Blog: Webinar #1.2 SQL Server DMVs Follow-up

Thanks to everyone who attended! You can get the slides and demo files here: Webinar 1.2 — SQL Server DMVs files

If you missed the session, or would like to watch the recorded version, here’s the link.
(Once you complete the registration information, you will get an email with a link to the webinar. Yes, it’s a little tedious, but the marketing team says I have to use this link.)

Following are solutions to the homework exercises for Webinar 1.2:

1. Find a DMV that is not documented. Why can you see the name in sys.all_objects if it’s not documented?

There is no programmatic way to find the DMVs that are not documented. You’ll just have to take a look at what’s available in the documentation and see if you can find any that are not returned when you run this query:

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SELECT name FROM sys.system_objects
WHERE name LIKE 'dm[_]%'
ORDER BY name;

One object is sys.dm_db_database_page_allocations, which we’ll be looking at in detail in an upcoming webinar.

The objects visible in sys.all_objects or sys.system_objects are all the ones that exist. SQL Server doesn’t know whether its view and functions are documented or not. The question of WHY Microsoft choose NOT to document certain DMVs is another question entirely.

 

2. Write a query that will show you the session_id, login_name, host_name, request start_time and sql_handle for all active user requests.

There are no metadata columns that indicate that a session is active. Basically, if the session has a row in sys.dm_exec_requests, it is active. But that view doesn’t indicate user requests, and also doesn’t contain login or host information, so we need to join sys.dm_exec_sessions with sys.dm_exec_requests. My solution looks like this:

 

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SELECT s.session_id, login_name, host_name,
start_time, sql_handle
FROM sys.dm_exec_sessions s
JOIN sys.dm_exec_requests r
ON s.session_id = r.session_id
WHERE is_user_process = 1;

 

3. Without using the documentation, find a column in a DMV that shows the time your SQL Server instance started, and write a query to display that start time.

You could first search through sys.all_columns to find any column names that seem like they fit the bill, and then look at the object_name for each of the columns returned.  So you might start with something like this:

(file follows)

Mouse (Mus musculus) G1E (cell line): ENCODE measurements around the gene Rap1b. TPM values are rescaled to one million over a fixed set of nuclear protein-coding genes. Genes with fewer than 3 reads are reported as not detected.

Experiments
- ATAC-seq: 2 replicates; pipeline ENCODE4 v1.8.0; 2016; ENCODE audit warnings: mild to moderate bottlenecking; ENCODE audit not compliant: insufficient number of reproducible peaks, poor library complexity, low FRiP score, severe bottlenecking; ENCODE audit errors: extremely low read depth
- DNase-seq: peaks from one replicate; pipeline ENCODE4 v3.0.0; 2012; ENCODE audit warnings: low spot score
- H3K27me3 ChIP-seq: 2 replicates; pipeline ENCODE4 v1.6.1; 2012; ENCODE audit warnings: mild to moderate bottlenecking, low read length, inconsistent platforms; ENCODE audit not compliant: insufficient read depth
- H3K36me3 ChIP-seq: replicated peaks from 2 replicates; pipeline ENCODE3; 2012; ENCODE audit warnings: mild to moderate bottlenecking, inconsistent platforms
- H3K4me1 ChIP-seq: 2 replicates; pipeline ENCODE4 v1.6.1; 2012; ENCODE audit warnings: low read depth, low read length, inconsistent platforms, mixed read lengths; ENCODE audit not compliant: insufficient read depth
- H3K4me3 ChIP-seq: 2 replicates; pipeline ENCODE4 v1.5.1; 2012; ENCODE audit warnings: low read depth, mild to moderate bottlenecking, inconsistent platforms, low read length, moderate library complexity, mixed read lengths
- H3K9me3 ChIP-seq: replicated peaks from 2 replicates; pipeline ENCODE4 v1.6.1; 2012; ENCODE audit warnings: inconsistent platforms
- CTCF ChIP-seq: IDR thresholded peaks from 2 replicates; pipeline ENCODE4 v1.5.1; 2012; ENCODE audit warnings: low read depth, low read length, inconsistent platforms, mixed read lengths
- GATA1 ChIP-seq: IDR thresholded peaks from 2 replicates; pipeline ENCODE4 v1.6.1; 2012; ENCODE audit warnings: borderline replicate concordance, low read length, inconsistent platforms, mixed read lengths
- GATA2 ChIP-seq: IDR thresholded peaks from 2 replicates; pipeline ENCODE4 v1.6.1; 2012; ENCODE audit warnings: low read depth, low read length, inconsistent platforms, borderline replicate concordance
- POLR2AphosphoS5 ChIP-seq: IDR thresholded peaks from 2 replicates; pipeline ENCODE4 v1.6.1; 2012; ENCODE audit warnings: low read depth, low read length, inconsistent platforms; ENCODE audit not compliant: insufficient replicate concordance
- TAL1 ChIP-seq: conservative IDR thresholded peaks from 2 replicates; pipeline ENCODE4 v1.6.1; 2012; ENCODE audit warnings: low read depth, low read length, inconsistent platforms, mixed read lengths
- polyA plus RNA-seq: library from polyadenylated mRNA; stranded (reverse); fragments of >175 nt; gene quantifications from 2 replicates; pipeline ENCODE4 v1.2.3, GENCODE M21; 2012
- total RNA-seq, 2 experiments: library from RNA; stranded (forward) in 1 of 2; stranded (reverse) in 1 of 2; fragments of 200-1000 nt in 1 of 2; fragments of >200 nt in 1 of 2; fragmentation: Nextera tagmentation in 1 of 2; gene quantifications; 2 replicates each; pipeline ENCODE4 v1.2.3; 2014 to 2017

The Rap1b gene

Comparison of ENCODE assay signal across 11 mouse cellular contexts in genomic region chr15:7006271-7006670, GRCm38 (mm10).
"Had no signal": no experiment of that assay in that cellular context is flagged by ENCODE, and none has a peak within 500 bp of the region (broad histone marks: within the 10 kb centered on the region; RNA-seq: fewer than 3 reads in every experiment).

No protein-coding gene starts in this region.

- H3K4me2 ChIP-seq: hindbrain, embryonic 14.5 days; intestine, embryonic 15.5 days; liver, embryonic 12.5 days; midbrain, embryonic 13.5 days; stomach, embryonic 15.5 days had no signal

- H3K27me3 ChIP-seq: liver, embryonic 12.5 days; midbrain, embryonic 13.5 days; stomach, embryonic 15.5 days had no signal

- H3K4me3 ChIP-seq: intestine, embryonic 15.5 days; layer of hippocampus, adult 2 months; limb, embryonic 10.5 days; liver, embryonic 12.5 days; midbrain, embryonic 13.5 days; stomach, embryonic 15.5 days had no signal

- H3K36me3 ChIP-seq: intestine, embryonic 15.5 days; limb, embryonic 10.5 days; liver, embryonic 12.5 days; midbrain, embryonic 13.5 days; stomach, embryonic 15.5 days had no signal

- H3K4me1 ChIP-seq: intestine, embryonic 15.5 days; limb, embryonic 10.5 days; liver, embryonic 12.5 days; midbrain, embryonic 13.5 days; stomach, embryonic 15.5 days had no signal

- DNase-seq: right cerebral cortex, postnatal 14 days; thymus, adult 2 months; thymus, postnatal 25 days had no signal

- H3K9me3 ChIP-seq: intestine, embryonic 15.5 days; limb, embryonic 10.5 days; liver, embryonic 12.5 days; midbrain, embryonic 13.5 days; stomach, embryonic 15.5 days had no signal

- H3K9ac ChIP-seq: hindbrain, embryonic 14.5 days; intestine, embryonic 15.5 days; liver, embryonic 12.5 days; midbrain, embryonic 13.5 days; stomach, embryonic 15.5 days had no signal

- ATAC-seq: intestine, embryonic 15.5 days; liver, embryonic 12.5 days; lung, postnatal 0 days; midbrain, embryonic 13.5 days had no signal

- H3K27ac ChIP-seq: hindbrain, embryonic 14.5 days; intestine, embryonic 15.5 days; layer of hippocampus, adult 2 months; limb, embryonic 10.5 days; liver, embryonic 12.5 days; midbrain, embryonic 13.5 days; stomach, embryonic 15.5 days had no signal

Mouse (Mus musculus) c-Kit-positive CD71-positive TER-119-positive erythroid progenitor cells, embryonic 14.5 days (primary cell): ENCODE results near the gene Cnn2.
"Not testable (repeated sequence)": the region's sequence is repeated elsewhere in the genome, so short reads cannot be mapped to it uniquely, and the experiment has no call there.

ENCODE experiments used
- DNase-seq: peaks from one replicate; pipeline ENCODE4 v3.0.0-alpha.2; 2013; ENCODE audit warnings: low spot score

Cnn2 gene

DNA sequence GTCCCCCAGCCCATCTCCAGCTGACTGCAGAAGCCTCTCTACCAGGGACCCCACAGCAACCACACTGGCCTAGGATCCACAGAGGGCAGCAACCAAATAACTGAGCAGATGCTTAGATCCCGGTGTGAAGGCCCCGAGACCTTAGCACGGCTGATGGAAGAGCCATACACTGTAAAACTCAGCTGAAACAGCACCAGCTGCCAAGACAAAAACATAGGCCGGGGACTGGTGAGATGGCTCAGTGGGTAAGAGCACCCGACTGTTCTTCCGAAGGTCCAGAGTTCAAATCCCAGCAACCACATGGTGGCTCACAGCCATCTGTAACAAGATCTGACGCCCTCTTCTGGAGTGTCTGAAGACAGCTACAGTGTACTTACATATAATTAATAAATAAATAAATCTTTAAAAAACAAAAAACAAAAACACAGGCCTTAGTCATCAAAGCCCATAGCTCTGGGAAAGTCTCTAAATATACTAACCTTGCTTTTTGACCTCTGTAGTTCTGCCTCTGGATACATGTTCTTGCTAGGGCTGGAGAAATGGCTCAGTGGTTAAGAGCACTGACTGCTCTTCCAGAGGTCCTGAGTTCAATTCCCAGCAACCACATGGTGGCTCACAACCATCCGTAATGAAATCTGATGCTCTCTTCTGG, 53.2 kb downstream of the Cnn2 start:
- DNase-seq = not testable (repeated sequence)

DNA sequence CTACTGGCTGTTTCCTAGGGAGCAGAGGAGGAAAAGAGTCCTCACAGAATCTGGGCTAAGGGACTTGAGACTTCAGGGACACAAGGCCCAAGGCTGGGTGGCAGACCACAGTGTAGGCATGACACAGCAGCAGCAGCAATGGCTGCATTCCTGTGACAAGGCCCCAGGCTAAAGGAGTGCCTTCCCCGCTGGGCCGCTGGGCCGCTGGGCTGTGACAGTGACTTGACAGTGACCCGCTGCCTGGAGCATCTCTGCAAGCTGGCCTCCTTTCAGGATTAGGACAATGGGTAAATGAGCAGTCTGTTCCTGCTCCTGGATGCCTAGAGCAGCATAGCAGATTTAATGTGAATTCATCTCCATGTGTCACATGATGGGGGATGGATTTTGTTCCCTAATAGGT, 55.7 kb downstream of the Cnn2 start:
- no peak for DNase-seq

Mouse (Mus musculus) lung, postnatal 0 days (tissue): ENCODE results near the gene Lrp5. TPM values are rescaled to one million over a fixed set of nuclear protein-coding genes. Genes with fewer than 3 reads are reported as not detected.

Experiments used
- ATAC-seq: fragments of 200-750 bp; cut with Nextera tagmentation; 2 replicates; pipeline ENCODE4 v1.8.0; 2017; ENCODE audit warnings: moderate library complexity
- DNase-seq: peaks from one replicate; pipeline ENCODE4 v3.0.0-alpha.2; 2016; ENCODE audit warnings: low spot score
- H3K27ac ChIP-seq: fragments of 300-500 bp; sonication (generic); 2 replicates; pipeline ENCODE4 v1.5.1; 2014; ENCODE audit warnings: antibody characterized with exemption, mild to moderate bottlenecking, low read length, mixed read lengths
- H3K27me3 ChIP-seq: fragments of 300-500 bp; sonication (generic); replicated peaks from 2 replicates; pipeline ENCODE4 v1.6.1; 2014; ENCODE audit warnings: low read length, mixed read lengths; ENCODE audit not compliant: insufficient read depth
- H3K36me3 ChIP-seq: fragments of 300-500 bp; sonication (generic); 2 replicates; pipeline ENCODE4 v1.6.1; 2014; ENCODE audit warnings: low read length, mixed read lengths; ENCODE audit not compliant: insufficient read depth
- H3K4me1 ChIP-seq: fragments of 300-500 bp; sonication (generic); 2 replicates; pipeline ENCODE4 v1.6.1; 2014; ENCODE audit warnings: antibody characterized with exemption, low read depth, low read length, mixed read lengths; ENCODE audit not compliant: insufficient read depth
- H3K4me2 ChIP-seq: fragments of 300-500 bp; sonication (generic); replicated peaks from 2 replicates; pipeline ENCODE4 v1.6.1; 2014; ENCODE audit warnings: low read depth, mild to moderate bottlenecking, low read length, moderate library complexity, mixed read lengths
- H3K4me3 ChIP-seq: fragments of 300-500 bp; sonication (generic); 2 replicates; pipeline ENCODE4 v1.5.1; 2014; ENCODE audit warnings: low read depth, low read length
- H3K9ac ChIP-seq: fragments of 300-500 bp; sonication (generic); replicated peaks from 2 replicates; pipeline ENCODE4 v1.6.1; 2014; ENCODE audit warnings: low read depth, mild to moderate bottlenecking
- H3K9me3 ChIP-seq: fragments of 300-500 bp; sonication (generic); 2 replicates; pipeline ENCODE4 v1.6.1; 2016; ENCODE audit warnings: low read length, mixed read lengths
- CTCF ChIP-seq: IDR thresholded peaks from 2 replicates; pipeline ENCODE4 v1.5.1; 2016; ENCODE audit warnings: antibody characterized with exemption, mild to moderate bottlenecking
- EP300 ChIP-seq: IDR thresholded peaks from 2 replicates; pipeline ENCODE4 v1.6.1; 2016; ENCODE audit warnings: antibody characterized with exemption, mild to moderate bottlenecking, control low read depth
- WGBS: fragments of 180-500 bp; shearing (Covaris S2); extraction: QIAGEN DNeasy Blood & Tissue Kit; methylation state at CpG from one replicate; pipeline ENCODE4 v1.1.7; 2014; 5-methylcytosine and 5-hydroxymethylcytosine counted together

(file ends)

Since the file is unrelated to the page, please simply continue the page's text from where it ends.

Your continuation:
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SELECT object_name(object_id), name
FROM sys.all_columns
WHERE name LIKE '%start%time%';

 

On my system, that query returns 56 rows. That is really not all that many to visually examine and see which ones are promising. Or you could try to eliminate a few others that you can guess belong to certain components and don’t apply to the SQL Server instance as a whole.

 

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SELECT object_name(object_id), name
FROM sys.all_columns
WHERE name LIKE '%start%time%'
AND  object_name(object_id) NOT LIKE '%pdw%'
AND  object_name(object_id) NOT LIKE '%query_store%'
AND  object_name(object_id) NOT LIKE 'dm_fts%'
AND  object_name(object_id) NOT LIKE 'dm_hadr%'
AND  object_name(object_id) NOT LIKE 'plan_persist%'
AND  object_name(object_id) NOT LIKE 'dm_hadr%'
AND  object_name(object_id) NOT LIKE 'dm_%rda%';

 

Those filters restrict my output to 23 rows, so I still need to do some visual inspection and maybe even run some SELECT queries to look at those views. But you should narrow down the options to the one called sqlserver_start_time which is in the view sys.dm_os_sys_info. So just selecting that column from that view will return your SQL Server instance start time. However, I like to create a special stored procedure that I can easily run any time I need to see when my SQL Server started. So here it is:

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USE master
GO
CREATE PROC dbo.sp_starttime AS
SELECT create_date FROM sys.databases
WHERE name = 'tempdb';
GO

Then I can just  execute sp_starttime to see when my last restart was.

 

Next week’s webinar will cover some internal aspects of Metadata, including the Dedicated Administrator Connection (DAC) and the Resource database. I’ll be bringing it to you from London!

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